“If you must know—yes.”
“And when—when this happened, she stopped the supplies?”
“Well, then, I didn’t know it. She never told me.”
“She never told me.”
“You don’t say—”
“I do. I never knew it until too late.”
“Well, now, I’m going to fight you. I don’t swallow being called a liar. But I tell you this first, that I’m damned sorry. I never guessed that it injured your prospects.”
At another time, in another mood, Taffy might have remembered that George was George, and heir to Sir Harry’s nature. As it was, the apology threw oil on the flame.
“You cur! Do you think it was that? And you are Honoria’s husband!” He advanced with an ugly laugh. “For the last time, put up your fists.”
They had been standing within two yards of each other; and even so, shouted at the pitch of their voices to make themselves heard above the gale. As Taffy took a step forward George lifted his whip. His left hand held the bridle on which the reluctant mare was dragging, and the action was merely instinctive, to guard against sudden attack.
But as he did so his face and uplifted arm were suddenly painted clear against the darkness. The mare plunged more wildly than ever. Taffy dropped his hands and swung round. Behind him, the black contour of the hill, the whole sky welled up a pale blue light which gathered brightness while he stared. The very stones on the beach at his feet shone separate and distinct.
“What is it?” George gasped.
“A ship on the rocks! Quick, man! Will the mare reach to Innis?”
“She’ll have to.” George wheeled her round. She was fagged out with two long gallops after hounds that day, but for the moment sheer terror made her lively enough.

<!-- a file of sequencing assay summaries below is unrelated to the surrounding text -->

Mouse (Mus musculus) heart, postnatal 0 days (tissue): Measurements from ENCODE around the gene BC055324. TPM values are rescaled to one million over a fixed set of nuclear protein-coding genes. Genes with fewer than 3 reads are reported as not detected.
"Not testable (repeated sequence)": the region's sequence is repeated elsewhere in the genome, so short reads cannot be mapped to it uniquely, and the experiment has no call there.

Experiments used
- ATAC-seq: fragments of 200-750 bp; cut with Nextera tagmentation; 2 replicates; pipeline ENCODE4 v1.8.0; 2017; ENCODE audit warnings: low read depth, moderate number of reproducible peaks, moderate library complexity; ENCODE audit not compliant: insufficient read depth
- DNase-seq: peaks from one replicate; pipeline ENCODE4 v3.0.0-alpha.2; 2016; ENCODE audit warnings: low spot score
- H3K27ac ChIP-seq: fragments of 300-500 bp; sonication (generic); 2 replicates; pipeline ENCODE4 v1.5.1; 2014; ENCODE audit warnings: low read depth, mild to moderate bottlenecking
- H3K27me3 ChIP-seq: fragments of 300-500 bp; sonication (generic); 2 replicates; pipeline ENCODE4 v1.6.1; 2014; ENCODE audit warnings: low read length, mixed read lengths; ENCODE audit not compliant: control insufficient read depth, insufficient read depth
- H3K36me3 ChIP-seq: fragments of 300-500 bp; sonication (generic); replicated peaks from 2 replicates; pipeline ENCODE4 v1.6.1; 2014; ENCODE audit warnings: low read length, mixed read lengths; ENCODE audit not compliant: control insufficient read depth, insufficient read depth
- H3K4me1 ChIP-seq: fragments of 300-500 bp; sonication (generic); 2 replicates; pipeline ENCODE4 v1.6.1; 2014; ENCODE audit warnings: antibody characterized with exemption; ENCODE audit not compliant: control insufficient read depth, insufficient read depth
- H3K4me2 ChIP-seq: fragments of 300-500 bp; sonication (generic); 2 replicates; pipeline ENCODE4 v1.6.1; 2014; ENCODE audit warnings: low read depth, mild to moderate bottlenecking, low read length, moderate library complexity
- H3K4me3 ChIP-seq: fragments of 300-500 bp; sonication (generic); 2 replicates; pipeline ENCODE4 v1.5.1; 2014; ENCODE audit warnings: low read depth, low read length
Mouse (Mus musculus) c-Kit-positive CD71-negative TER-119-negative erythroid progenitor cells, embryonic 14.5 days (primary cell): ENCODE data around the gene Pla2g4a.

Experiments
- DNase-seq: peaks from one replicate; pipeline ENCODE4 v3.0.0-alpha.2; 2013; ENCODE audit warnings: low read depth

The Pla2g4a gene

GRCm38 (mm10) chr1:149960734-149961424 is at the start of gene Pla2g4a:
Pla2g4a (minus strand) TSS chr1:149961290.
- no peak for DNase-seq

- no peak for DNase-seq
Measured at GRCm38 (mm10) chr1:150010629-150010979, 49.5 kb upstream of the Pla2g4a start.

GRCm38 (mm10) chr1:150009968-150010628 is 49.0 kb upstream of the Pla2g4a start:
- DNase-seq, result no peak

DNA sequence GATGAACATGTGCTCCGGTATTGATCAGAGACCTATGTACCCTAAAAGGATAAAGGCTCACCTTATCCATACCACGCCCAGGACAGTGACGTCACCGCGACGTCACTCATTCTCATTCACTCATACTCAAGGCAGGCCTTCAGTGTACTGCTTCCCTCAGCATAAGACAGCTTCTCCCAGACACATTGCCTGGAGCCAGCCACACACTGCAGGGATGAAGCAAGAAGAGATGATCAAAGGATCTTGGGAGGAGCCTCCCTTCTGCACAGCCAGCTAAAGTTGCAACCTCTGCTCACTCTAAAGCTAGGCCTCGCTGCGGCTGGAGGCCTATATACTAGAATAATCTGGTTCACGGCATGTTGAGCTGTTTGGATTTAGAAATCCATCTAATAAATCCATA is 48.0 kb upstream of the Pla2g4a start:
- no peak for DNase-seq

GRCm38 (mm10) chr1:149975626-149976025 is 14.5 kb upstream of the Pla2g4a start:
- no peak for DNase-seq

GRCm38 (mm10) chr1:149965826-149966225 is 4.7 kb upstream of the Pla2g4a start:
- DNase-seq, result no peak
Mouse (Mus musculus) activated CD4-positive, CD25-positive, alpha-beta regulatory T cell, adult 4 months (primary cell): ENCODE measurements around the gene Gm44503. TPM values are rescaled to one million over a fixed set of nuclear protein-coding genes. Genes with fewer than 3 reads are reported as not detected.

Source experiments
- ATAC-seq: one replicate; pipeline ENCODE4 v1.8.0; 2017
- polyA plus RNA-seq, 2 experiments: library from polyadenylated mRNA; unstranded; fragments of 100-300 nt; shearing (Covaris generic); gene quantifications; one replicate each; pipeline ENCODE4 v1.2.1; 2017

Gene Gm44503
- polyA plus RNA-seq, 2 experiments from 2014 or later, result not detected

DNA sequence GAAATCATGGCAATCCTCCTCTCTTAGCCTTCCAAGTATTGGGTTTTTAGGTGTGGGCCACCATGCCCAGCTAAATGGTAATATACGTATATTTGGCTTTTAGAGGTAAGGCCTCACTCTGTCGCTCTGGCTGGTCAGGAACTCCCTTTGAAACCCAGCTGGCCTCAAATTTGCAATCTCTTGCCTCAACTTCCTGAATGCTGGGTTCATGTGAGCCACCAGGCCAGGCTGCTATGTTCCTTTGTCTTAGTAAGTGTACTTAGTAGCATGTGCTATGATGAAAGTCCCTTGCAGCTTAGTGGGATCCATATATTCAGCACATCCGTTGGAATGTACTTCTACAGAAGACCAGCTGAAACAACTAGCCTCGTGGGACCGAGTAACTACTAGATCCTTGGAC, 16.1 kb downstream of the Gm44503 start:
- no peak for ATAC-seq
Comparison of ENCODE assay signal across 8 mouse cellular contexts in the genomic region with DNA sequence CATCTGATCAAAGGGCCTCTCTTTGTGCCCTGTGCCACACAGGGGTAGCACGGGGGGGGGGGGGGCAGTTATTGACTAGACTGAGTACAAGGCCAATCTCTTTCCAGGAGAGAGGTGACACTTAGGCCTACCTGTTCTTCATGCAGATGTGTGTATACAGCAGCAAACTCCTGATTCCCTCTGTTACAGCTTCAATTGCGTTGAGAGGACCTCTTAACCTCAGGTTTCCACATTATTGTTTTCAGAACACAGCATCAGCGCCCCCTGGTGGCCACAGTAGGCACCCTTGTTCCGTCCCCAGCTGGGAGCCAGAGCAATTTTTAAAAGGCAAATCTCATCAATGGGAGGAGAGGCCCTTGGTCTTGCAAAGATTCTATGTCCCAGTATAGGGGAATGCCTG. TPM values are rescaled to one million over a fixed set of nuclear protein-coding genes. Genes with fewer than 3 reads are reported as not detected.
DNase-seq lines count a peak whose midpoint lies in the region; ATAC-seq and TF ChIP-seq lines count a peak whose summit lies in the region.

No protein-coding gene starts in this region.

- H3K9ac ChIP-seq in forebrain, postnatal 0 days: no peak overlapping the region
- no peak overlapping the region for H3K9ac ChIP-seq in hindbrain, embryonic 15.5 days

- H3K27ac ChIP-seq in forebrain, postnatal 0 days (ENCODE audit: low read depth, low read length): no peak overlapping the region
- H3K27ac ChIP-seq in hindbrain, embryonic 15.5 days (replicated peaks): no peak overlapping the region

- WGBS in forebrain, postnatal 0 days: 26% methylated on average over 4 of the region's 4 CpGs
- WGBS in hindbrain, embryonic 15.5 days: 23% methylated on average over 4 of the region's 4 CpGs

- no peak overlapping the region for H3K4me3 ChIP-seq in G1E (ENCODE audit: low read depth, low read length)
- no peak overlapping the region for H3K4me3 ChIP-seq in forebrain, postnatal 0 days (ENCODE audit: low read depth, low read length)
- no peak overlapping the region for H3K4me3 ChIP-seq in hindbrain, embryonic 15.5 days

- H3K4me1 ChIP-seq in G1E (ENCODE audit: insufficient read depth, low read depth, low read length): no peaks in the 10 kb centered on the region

“Ride, then! Call up the coast-guard. By the flare she must be somewhere off the creek here. Ride!”
A clatter of hoofs answered him as the mare pounded up the lane.
THE WRECK OF THE “SAMARITAN.”
Taffy stood for a moment listening. He judged the wreck to be somewhere on the near side of the light-house, between it and the mouth of the creek; that was, if she had already struck. If not, the gale and the set of the tide together would be sweeping her eastward, perhaps right across the mouth of the creek. And if he could discover this his course would be to run back, intercept the coast-guard, and send him around by the upper bridge.
He waited for a second signal to guide him—a flare or a rocket: but none came. The beach lay in the lew of the weather, deep in the hills’ hollow and trebly land-locked by the windings of the creek, but above him the sky kept its screaming as though the bare ridges of the headland were being shelled by artillery.